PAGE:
Truthfully, I've had a hard time with both Saffron and Willa the past few days. I believe the problem lies mainly with me, and could be due to any number of groundless reasons--including hormonal ones.
So, rather than "get online and whine about my adopted kids," as my social worker says she hates to see adoptive mothers do all the time (except she didn't say "whine"), I'm going to get over myself and acknowledge some of the good progress the girls have made lately.
A couple of days ago, Saffron said,
"What is Alexia's dad making?"
Wow. This sentence stopped me short in my tracks. She didn't say,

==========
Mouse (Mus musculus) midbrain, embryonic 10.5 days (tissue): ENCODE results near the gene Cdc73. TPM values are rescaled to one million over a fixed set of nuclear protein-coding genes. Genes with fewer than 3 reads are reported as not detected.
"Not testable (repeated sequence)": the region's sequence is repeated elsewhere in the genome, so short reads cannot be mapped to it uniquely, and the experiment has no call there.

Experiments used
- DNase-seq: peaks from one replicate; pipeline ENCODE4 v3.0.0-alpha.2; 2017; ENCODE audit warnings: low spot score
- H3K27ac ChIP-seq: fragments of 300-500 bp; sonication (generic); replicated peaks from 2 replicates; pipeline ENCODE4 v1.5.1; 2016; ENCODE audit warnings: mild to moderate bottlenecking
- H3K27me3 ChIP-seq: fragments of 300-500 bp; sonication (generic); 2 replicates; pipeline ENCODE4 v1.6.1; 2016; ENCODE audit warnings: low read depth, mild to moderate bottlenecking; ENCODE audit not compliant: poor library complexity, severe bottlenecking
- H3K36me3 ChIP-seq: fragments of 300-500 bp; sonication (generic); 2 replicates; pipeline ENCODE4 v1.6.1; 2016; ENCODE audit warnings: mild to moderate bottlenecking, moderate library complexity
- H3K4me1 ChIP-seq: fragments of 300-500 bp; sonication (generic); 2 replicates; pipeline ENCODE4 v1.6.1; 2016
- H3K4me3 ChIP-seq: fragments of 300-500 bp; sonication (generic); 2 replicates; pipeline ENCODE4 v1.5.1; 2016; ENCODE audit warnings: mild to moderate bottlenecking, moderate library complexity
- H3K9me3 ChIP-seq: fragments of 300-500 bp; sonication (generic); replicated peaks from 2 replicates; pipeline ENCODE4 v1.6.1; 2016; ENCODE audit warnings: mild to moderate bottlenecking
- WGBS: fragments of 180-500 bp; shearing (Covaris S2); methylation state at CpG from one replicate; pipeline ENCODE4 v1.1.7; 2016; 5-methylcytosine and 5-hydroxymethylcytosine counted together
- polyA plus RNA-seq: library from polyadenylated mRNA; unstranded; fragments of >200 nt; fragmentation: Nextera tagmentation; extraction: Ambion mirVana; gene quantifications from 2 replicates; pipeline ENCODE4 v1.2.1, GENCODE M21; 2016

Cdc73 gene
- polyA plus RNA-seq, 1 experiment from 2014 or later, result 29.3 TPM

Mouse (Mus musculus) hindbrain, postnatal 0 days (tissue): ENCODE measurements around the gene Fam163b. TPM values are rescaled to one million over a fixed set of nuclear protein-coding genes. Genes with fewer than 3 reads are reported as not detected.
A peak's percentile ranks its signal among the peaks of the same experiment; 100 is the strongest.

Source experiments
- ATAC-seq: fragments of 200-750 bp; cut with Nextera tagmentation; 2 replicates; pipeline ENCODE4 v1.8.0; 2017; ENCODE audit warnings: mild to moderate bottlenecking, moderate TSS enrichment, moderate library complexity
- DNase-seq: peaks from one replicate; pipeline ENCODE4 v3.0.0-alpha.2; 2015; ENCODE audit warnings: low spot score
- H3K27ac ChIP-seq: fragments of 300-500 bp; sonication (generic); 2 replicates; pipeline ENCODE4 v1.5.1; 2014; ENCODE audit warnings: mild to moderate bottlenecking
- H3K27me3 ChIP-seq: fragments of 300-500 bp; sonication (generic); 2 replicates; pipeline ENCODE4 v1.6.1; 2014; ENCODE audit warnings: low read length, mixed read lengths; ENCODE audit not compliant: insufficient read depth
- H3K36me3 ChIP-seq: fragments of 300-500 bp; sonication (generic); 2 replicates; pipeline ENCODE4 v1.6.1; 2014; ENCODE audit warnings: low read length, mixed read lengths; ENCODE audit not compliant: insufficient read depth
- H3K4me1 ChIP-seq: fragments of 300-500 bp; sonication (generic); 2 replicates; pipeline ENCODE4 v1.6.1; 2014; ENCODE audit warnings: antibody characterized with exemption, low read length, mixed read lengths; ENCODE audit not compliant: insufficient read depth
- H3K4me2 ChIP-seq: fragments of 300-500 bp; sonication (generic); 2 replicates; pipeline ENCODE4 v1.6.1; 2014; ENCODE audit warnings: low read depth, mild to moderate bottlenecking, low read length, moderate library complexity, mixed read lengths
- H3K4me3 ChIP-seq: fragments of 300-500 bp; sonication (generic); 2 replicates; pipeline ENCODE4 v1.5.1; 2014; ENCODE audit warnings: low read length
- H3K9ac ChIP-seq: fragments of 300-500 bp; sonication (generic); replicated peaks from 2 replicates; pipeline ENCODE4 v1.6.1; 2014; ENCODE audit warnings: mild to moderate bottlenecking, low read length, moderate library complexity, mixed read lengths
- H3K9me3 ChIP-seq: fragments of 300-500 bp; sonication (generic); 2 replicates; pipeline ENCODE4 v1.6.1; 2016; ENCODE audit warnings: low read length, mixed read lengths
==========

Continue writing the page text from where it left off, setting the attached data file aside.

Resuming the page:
"What make Alexia dad?"
"What Alexia dad do?"
She had the "is" and the "'s" and the "ing," and everything all in the right order. This was a perfect English sentence, and I told her so. We're just shy of her six-month anniversary in America, so I was quite impressed with this accomplishment. Without sitting through a grammar class, she has developed her own understanding of sentence structure, and tense, and possessives, and has corrected her own small mistakes until, one day, a complex sentence comes out without a single mistake. She's tempted to give up sometimes because she gets corrected so frequently by so many people (Jasper and Ruby), but she soldiers on. She tries really hard, and it's paying off.